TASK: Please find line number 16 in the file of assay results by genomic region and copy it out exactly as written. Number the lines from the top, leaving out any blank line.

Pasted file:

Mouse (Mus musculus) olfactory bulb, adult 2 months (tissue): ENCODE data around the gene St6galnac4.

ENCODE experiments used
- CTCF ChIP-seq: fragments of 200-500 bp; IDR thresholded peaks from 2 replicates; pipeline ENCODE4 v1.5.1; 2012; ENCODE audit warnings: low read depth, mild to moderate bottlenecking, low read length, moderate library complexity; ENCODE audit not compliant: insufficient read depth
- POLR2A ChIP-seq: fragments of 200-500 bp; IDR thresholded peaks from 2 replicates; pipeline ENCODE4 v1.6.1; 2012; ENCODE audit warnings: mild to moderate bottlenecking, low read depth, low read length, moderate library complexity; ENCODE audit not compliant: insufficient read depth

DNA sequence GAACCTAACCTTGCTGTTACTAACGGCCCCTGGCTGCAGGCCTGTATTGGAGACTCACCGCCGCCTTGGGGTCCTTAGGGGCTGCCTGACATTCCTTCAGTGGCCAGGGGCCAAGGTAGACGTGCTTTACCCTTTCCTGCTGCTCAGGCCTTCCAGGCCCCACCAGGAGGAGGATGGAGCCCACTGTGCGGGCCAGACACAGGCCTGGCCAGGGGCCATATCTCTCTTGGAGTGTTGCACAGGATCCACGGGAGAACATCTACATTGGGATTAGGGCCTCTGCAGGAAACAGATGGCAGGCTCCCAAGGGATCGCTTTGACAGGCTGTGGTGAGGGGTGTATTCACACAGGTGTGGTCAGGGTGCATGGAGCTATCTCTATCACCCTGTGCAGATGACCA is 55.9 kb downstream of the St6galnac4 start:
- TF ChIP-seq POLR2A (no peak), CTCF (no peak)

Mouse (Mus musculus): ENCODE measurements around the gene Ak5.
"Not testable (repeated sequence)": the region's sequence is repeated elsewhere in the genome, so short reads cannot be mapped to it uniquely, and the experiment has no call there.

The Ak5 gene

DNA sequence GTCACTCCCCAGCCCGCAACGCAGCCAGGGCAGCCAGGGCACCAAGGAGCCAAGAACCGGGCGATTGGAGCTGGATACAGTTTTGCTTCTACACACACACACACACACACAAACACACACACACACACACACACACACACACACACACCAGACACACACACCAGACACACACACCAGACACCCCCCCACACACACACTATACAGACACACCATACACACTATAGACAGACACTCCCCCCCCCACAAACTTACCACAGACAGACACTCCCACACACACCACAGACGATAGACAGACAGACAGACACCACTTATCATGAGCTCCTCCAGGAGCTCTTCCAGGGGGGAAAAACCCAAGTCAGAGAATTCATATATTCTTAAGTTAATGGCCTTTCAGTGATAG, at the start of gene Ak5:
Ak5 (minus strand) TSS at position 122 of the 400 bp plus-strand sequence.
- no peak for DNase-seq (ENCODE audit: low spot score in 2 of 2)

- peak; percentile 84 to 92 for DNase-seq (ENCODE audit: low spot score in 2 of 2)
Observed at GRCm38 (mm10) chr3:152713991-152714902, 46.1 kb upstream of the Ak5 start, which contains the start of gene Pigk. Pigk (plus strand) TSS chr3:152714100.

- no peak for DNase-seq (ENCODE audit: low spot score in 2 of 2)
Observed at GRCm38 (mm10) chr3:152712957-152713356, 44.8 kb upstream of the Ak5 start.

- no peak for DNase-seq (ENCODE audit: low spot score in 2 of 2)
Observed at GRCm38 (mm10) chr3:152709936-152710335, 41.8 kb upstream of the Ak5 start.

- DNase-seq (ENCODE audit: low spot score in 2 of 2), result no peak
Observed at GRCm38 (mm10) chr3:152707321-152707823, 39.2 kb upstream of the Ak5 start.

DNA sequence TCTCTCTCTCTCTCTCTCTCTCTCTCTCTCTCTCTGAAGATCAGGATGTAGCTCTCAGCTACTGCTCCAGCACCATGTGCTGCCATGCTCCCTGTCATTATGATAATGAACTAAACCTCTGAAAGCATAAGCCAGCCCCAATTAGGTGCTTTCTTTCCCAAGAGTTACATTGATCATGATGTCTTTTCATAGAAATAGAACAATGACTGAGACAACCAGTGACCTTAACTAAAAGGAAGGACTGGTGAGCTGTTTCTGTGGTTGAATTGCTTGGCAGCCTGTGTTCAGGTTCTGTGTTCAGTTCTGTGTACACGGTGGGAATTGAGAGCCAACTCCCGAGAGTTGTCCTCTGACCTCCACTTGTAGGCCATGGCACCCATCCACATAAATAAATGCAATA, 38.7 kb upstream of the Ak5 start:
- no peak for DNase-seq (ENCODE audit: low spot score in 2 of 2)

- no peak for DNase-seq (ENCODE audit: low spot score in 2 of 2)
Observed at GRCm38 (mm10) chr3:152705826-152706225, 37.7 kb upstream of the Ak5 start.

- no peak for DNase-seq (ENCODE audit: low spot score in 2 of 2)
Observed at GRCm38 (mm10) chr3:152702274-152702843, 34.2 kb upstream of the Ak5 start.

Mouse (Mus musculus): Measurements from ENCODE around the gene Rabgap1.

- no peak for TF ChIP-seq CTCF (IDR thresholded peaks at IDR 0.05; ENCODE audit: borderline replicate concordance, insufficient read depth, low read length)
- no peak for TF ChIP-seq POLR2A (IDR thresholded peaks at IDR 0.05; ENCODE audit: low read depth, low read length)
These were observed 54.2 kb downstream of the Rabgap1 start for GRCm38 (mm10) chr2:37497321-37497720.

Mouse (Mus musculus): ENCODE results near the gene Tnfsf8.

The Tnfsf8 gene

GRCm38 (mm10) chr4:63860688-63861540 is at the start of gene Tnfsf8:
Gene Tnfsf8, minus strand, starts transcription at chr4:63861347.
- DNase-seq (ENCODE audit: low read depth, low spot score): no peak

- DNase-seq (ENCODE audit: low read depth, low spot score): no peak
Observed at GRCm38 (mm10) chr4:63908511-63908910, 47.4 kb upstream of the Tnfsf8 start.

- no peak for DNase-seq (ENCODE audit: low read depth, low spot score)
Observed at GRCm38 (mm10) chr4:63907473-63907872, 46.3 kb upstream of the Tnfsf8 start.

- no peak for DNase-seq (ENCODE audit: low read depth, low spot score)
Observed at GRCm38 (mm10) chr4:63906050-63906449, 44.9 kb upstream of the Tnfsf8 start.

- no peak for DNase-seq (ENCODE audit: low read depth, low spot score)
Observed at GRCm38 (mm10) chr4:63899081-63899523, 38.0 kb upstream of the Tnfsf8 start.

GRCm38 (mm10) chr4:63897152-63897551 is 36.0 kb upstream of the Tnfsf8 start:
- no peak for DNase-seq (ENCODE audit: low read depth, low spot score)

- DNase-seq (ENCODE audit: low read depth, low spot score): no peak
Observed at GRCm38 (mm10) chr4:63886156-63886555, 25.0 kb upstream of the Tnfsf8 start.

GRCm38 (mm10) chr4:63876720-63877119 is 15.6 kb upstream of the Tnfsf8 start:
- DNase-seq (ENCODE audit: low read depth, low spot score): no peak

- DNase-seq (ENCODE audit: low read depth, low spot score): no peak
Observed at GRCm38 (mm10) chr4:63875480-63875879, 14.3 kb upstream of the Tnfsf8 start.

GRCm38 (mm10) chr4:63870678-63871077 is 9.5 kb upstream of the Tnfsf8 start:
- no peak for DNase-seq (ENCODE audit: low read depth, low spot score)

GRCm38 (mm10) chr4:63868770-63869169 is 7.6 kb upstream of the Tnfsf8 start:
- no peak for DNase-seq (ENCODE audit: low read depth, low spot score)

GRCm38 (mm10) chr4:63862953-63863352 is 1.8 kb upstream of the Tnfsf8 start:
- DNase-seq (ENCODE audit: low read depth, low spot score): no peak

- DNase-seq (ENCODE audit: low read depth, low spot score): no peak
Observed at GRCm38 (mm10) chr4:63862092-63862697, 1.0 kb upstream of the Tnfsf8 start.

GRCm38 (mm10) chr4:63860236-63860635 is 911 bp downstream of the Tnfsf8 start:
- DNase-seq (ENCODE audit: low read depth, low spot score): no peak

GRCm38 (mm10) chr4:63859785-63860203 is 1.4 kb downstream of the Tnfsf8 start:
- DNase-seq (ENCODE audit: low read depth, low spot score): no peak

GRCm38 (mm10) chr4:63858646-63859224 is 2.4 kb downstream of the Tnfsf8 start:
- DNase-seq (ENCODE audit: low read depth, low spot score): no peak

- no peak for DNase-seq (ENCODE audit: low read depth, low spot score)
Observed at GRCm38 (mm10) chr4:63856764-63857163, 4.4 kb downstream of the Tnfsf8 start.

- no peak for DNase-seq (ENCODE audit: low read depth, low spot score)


Observed at GRCm38 (mm10) chr3:152712957-152713356, 44.8 kb upstream of the Ak5 start.